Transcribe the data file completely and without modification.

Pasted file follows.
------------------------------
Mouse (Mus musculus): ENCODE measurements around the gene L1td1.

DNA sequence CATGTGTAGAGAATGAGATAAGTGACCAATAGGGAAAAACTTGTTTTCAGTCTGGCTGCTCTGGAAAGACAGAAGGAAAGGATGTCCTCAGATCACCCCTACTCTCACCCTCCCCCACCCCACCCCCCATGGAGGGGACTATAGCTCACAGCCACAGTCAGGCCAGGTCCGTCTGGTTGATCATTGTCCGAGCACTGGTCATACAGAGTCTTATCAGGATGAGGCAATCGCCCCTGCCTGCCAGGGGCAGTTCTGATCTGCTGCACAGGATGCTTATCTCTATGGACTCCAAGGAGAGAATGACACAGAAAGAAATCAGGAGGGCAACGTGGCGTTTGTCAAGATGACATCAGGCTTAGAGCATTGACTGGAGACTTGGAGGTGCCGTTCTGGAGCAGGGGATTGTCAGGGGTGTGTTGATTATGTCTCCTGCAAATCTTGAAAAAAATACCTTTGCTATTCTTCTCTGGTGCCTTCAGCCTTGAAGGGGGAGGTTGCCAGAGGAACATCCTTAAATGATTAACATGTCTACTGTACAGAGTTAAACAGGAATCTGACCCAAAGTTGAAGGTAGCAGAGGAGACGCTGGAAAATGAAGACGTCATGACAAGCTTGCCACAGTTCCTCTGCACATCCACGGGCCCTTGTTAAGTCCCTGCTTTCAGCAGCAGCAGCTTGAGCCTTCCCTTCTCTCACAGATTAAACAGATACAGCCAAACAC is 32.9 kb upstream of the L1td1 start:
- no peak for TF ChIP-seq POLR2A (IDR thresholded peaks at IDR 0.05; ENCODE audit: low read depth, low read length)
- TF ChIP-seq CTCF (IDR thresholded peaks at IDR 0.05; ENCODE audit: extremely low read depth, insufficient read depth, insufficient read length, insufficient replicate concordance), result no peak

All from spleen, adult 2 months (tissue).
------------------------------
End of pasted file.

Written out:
Mouse (Mus musculus): ENCODE measurements around the gene L1td1.

DNA sequence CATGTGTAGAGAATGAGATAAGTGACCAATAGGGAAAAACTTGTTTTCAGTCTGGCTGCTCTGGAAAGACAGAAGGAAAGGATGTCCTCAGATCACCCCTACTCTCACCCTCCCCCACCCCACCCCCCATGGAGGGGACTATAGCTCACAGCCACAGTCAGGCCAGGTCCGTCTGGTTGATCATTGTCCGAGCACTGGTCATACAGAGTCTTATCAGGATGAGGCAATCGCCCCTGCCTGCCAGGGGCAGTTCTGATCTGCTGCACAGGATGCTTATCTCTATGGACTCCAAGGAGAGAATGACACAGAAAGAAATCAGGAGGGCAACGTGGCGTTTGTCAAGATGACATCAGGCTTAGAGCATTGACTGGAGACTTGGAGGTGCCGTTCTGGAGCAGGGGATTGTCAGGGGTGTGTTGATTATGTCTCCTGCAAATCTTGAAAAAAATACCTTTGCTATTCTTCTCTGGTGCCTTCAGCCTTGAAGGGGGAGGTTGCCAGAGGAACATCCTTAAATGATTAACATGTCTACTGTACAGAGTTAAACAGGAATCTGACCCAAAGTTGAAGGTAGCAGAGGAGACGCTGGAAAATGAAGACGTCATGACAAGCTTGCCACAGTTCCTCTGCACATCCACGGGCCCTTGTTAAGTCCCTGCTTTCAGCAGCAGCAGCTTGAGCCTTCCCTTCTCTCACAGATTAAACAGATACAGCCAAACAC is 32.9 kb upstream of the L1td1 start:
- no peak for TF ChIP-seq POLR2A (IDR thresholded peaks at IDR 0.05; ENCODE audit: low read depth, low read length)
- TF ChIP-seq CTCF (IDR thresholded peaks at IDR 0.05; ENCODE audit: extremely low read depth, insufficient read depth, insufficient read length, insufficient replicate concordance), result no peak

All from spleen, adult 2 months (tissue).